What Should Role of a Priest's Wife Be?

Although we have had the Eastern Rite Churches, where married clergy has been from the beginning, we now have the former Anglicans, either in an Ordinariate or as an Anglican Use priest, many who are married.

I have been re-thinking my own position on married priests vs. celibate priests. I would assume that growing up in an Eastern Rite parish, women have more of an understanding of what their obligations are, than maybe those from a protestant background.

Does anyone have an opinion on what role a wife plays in a parish? I was thinking of what kind of relationship they have with other women and maybe choosing one or two as their closest friends from the parish, whether they should be involved in many of the groups within the parish, i.e. Bible study, Rosary group, women’s group etc. as more of a leader than just one of the group.

Should they be careful not to allow parishioners to cater to their personal needs, much in excess of how others are treated. Maybe babysitting, cooking meals for them, inviting the wife and priest’s family over to socialize privately and the priest’s family also has maybe only one or two of the same families over for socializing privately, although at times if it is a small congregation might have everyone invited.

Should the wife just more or less always support her spouse, however, stays in the background and makes friends outside of the parish or can be involved in the spiritual groups at church, but also has outside friends and interests. Of course she should be friendly with everyone, but not show favoritism towards anyone.

These thoughts have been going through my mind for awhile. I know that there are many married priests whose wives seem to be very balanced when it comes to having a priest for a husband and their reflection draws people towards the parish. However, I wonder if a wife just doesn’t have what I consider a vocation to be married to a priest/pastor does that complicate his leadership. Personally I feel that before any former protestant minister who is married is ordained a priest, that it would be beneficial for the wife to also go through a formation, just as the husband, this would be helpful both for her and the Church whether or not she understands the sacrifices she will also have to make.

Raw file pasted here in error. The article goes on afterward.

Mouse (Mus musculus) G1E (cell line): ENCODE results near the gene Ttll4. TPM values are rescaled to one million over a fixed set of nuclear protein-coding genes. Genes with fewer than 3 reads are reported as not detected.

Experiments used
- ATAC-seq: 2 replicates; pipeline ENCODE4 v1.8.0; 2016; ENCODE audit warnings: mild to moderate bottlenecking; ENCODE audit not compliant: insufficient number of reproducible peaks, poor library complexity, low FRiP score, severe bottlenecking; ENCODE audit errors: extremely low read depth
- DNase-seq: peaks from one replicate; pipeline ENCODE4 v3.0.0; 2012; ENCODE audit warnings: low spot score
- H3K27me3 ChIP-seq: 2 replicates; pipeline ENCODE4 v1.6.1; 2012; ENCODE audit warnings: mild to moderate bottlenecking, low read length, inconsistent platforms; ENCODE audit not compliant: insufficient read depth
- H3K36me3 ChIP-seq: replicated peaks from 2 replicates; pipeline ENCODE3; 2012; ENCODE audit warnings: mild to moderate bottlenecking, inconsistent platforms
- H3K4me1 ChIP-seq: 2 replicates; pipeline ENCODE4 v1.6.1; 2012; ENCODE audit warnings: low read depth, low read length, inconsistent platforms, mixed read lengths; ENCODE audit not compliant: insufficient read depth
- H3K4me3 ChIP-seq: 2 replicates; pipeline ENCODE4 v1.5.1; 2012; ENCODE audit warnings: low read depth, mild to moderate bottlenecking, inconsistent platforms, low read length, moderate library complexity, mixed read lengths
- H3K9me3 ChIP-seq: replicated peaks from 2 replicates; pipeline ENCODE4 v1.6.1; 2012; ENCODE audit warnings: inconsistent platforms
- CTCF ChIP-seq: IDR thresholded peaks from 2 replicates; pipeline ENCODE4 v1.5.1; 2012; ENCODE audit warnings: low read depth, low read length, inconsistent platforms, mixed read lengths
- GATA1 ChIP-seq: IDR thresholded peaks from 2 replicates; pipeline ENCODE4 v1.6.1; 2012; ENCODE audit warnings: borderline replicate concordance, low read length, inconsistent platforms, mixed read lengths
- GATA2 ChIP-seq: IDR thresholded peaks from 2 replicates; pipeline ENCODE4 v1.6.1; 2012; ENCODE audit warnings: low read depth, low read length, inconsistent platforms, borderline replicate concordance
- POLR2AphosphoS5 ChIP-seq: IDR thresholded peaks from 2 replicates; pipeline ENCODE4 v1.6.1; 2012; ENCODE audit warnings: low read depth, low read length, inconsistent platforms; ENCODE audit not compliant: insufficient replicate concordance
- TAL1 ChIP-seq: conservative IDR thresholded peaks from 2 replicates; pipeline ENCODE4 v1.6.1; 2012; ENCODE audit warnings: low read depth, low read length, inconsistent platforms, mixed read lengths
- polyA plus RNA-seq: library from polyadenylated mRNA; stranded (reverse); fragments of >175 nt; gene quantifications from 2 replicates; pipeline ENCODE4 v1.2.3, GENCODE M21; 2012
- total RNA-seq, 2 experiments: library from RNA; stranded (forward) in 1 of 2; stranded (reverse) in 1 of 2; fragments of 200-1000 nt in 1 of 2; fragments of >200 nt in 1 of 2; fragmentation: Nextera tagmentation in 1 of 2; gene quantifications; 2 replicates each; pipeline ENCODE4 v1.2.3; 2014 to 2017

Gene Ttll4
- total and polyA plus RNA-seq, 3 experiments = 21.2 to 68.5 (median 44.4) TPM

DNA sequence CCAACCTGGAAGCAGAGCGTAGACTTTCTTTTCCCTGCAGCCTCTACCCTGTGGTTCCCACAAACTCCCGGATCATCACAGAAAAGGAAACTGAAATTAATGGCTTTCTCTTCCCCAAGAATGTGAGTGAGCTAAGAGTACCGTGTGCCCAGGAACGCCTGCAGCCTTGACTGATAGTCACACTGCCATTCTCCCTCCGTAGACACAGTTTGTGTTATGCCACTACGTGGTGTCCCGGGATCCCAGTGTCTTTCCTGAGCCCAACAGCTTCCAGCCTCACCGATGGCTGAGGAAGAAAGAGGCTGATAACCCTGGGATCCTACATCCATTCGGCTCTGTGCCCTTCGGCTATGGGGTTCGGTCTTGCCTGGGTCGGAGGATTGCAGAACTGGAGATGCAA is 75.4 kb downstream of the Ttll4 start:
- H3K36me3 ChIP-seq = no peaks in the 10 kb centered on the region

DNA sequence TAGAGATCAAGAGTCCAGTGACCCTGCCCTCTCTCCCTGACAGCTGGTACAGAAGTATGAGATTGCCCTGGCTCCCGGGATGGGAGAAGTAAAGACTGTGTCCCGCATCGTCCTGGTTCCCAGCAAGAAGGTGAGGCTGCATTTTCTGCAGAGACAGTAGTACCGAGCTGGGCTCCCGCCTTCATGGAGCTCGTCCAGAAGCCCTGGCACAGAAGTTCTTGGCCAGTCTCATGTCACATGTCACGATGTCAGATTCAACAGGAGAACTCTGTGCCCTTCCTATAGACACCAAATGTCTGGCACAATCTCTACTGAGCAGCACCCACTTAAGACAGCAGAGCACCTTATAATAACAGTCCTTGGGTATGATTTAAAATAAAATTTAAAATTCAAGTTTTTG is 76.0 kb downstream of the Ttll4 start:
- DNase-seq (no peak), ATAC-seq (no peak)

Yours in the Hearts of Jesus and Mary


I was raised Anglican and observed different married priests. In some cases, the wife was like a social director, holding court over the parish hall during the coffee & donuts after a service. She would usually be smiling and chatting everybody up. Other women would pull her aside for hushed chats. She would be on many committees, etc.

In other parishes, the wife had no involvement except to attend one service each week. Many parishioners would not even know she was the priest’s wife. In my last parish, I knew who she was, but only because I was over at the priest’s house helping him set up a computer.

I found the second scenario to be more successful.

You are making this into a bigger problem than it is. Many religions have married clergy. Some of the wives do things in the church. They may teach a class or lead a group. They may have friends in the church. Some of the women may even try to befriend her to elevate their status. It’s her job to draw the line of how close a person can be. I’m sure you know the type who lets it be known they are on a first name basis.
On the other hand, the wife may have a full time job or profession outside the church and isn’t involved at all.
Ministers, Rabbis and Imams are married and the congregations gets used to having the wife either being involved or not and it all works out.
Catholics can’t seem to conceive of clergy with family responsibilities because they want access at all times. I notice they want the priest to make a lot of personal sacrifices to be a priest but it’s mostly people who aren’t making theses sacrifices who want the status quo vis a vis married clergy. I would say this is a discipline which will be voluntary possibly during Pope Francis tenure. Catholics will find this routine in a short time.

It really depends on the particular woman - what her talents are, what time permits her to do, what type of personality she has, what her familial obligations are, etc. I don’t think we can generalize a role for a priest’s wife - there are so many possibilities.